The Quality of Canadian and U.S. Government Health Documents Remains Unchallenged Until Better Research Can Be Undertaken

Michael Corkett


A review of:

Lambert, Frank. “Assessing the Authoritativeness of Canadian and American Health Documents: A Comparative Analysis Using Informetric Methodologies.” Government Information Quarterly 22.2 (2005): 277-96.

Objective - To assess by means of citation analysis whether the public trust afforded health documents published by the Canadian and U.S. governments is appropriate, and to ascertain whether differences in the respective health care systems influence how publications are produced.

Design – Comparative study.

Setting – The Canadian Depository Service Program (DSP) and the U.S. Department of Health and Human Services (DHHS) web sites.

Subjects – One hundred sixty-six electronic documents sourced from the DSP website, and 284 electronic documents sourced from the DHHS website.

Methods – Subjects were randomly selected from repositories offering the most comprehensive collections. Documents with evidence of references to other works used in preparation were separated from those without such characteristics. Data variables were collected from documents with evidence of references. Statistical analysis of the data was undertaken.

Main results – Of the respective samples, 89 (53%) from the DSP and 109 (38.4%) from the DHHS contained references. Personal authors were identified in 46 (51.7%) and 63 (58%) of the respective subsets. Handbooks and guidebooks accounted for the largest portion of the DSP subset (29; 32.6%) and government periodicals were the largest constituent of the DHHS subset (41; 37.6%). Scholarly journals were the most common reference type for both the DSP (44%) and the DHHS (58.5%) subsets. The number of references per document was widely dispersed for both subsets; the DSP mean was approximately 64 (SD=114.68) and the DHHS was 73.71 (SD=168.85). Kruskal-Wallis subset analysis of median number of references by document type found differences generalizable to the entire DSP and DHHS populations. Health Canada Reports, handbooks, and guidebooks contained significantly more references than periodical articles or fact sheets. Certain DHSS documents, classified as “other,” contained more references than periodical articles. Canadian documents were more likely to contain references than U.S. documents. Comparison of documents to determine whether one country employs more rigorous citation practices did not produce statistically significant results. U.S. Federal Government documents are more likely to be referenced in other U.S. government health documents, compared to Canadian publications. The presence of references in documents from either country significantly affected likelihood of being cited by web authors.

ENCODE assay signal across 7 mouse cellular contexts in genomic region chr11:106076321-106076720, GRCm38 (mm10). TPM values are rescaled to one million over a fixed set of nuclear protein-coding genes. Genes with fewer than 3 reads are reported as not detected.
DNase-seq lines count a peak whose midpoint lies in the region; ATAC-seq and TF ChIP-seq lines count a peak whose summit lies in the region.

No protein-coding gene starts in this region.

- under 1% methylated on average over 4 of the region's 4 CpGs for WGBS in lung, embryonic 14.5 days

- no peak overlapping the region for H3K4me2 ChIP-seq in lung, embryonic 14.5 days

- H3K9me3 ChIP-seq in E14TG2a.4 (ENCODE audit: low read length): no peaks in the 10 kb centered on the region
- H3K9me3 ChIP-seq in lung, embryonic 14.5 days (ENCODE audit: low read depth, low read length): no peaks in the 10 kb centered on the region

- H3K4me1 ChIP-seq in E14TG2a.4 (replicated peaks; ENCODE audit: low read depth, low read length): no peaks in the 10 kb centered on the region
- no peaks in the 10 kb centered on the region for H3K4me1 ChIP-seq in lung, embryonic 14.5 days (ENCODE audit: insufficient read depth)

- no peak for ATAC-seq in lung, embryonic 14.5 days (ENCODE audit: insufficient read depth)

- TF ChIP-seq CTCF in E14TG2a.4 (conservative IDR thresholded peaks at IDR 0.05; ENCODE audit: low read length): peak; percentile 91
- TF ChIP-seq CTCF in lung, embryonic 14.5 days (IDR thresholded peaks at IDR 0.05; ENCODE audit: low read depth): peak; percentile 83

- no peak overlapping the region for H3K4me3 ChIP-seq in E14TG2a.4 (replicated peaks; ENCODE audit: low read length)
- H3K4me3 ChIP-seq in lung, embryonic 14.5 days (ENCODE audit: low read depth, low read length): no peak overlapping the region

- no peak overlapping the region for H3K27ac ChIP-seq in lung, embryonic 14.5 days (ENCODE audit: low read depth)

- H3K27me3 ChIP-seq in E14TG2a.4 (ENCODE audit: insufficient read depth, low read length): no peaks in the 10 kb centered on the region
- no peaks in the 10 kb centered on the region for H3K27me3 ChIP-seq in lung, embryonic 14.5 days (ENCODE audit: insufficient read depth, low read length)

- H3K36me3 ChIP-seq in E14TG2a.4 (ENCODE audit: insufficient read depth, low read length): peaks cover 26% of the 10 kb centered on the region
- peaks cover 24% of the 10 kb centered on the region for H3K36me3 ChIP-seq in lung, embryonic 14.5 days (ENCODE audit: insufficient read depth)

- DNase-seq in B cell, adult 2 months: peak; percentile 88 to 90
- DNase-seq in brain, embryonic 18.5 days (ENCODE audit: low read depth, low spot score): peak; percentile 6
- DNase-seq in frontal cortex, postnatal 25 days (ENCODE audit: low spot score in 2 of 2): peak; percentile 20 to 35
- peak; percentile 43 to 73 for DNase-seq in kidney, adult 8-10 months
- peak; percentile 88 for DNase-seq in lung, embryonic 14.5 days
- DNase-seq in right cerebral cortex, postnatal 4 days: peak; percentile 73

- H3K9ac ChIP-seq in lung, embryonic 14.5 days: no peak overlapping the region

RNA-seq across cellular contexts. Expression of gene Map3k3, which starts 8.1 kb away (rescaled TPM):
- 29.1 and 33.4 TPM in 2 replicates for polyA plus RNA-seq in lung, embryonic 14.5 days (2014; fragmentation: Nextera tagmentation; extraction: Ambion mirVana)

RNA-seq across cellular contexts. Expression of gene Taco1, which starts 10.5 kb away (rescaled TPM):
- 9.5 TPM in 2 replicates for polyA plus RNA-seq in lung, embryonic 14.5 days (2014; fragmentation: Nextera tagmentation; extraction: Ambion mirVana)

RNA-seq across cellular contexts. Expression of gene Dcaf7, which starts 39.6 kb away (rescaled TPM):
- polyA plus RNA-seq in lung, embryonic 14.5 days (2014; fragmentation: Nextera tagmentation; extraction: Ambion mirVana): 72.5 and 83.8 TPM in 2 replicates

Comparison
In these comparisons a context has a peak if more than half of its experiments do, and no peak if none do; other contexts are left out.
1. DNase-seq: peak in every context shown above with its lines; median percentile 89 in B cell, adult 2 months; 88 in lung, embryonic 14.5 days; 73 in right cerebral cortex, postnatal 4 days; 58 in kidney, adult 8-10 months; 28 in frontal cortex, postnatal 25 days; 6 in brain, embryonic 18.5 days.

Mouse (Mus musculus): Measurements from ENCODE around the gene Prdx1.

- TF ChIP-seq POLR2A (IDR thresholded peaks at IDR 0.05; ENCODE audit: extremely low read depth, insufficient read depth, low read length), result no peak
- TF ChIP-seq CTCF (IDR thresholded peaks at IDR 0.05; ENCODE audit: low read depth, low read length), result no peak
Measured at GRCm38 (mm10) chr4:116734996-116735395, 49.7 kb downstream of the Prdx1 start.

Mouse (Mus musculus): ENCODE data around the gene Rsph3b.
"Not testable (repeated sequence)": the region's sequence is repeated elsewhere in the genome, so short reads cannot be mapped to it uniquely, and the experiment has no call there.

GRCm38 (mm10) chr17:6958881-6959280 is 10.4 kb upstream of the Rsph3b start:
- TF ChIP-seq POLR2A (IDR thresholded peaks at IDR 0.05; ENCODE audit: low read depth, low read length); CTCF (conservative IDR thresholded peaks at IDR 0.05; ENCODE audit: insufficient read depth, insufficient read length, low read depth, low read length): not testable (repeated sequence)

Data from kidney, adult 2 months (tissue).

Conclusion – Significant differences in reference use frequencies between DSP and DHHS documents challenges Foskett’s stance that documents of value contain references (Foskett). Use of peer-reviewed scholarly journals for both DSP and DHHS publications was reassuring, suggesting a fairly rigorous publication standard. Reliance of DHHS publications upon federal government documents remains unclear. Referencing of DSP documents, irrespective of reference usage suggests a level of trust towards Canadian government health publications. Web authors appear more comfortable citing referenced DHHS documents. Further study could involve the examination of reference frequency by journal compared against journal impact factors.

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